In 1997, a drunk driver killed my closest friend from law school, her brother, her sister-in-law and her infant niece in a one-crash accident in a residential neighborhood north of Miami right around “bar time.” The drunk driver fled the scene, having in no manner attempted to render aid to the wounded or even to have called the police, the fire fighters to douse the burning car or the EMTs to the scene of the crash. My friend had gone to the airport to collect her family and bring them home from a late flight arriving in the wee hours; the crash occurred within about a mile of her parents’ home on the ride back. The drunken motorist has been serving a life sentence arising out of the incident.
Over 16 years later, after one marriage, one divorce, two sons with autism, several major career metamorphoses, the relocation of my residence maybe 7 times and many personal lows and highs, it still hurts. I don’t think about my friend daily now, but rare is the week when I don’t think of her.
I represent accused drunk drivers and do so without apology. It is necessary work constitutionally and deserves to be done well. The accused deserve competent and diligent representation; “competent” and “diligent” aren’t a brag but the merest ethical “opening bid” for practicing law. But the following is about not hiring me or any other Maryland attorney for a DUI charge, by not catching the charge in the first place. St. Patrick’s Day is less than 10 days away and a lot of fools use it as a rationalization for driving drunk.
Cabs look expensive, but aren’t. Okay, $100 cab ride is epic, but if you get held on a DUI bail (not that common in MD but it does happen), you are going to kill that amount and more on the fee to the bondsman before you get sprung. The highly skilled professionals at Big Boyz or Fred Frank or Busting Out All Over Bail Bonds have one thing in common: not a damn one of them is a pro bono operation. You will lose that cab fare before you get sprung. If you can get sprung, if you aren’t in a hospital cell with a deputy watching over your wrecked, burned body.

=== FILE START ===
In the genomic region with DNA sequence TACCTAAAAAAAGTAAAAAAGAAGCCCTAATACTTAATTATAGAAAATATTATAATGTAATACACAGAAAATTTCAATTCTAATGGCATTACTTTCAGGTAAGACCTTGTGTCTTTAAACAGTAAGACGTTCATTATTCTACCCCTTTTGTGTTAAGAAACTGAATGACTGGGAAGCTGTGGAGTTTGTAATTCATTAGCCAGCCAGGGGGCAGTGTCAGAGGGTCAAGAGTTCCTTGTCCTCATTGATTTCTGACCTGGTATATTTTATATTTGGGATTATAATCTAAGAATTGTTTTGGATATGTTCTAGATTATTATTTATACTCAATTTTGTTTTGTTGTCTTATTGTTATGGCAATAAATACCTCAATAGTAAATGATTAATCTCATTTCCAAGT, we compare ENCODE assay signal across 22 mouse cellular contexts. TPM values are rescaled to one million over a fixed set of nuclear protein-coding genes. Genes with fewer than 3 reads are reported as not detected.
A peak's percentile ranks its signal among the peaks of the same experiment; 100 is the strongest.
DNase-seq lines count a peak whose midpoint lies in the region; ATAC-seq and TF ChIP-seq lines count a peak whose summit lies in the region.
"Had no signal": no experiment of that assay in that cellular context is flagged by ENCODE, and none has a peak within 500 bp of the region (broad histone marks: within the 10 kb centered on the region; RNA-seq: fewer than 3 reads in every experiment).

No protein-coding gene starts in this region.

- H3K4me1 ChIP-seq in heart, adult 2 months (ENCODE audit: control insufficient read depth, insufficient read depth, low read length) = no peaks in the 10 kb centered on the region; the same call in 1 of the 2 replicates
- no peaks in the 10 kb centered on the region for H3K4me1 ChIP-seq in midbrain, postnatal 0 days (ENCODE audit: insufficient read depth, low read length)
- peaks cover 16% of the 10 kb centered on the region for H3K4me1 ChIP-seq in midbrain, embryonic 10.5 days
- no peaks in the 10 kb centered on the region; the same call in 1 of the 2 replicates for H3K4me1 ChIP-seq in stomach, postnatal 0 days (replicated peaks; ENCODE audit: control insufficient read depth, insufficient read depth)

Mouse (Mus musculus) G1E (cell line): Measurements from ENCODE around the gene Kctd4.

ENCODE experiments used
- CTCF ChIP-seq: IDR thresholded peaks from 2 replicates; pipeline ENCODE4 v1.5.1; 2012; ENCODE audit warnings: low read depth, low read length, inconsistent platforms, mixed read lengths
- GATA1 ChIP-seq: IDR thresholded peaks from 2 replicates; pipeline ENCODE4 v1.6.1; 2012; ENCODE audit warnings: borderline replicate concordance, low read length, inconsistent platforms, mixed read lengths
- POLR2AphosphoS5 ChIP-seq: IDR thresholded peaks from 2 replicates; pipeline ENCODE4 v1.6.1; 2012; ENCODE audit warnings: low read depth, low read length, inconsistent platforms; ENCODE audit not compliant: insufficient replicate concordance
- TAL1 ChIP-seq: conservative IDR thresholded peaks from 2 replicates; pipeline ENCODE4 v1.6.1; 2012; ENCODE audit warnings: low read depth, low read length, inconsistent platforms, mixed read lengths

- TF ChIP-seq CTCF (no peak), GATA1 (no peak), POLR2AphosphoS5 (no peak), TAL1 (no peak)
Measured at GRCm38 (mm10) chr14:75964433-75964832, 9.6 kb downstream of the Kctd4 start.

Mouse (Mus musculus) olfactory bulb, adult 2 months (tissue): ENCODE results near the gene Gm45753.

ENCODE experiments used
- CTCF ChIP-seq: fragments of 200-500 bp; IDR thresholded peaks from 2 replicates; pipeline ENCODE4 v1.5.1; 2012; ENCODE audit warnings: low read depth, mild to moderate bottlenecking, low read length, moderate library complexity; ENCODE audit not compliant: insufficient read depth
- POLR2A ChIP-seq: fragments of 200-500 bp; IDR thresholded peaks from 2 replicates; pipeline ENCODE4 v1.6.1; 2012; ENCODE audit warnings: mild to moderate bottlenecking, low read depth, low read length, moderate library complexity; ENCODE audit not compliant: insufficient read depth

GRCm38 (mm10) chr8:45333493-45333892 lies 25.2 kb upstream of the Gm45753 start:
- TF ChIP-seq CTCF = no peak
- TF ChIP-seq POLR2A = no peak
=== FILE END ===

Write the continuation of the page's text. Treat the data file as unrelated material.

Lawyers are expensive. Even cheap lawyers are expensive; some say that a cheap lawyer is the most expensive thing ever invented. When you get a services agreement from an attorney, even if there’s no “accident”, even if you have no priors, you are probably going to have to tap savings or get a loan from somebody. If you can afford to get lit on St. Patrick’s Day, you probably aren’t indigent, which means that you probably shouldn’t be a public defender client.
Rehab and alcohol treatment cost money. My favorite alcohol assessment resource in Baltimore County is very good and costs around $200.00 to open, and the weekly visits won’t be cheap either. Does the $100 cab ride back home look cheap?
Then there’s the interlock. Without getting into the specifics of Maryland law, refusing or failing the breath test may result in pre-trial license suspension, unless the motorist arranges for the installation of an interlock device. The interlock isn’t free; the providers of interlock installation and monitoring aren’t Communists or hippies. If you live in the suburbs and you face a license suspension, you may lose your job if you cannot drive to work. More money for the install and for the monthly monitoring.
There are the indirect costs of lost time. If you need to go to an AA meeting on direction of your attorney or your alcohol counseling provider, that’s time you cannot bill/earn on the clock. If you need AA you should absolutely go there for its benefits, but AA meetings have set start and stop times; when you are there, you aren’t earning.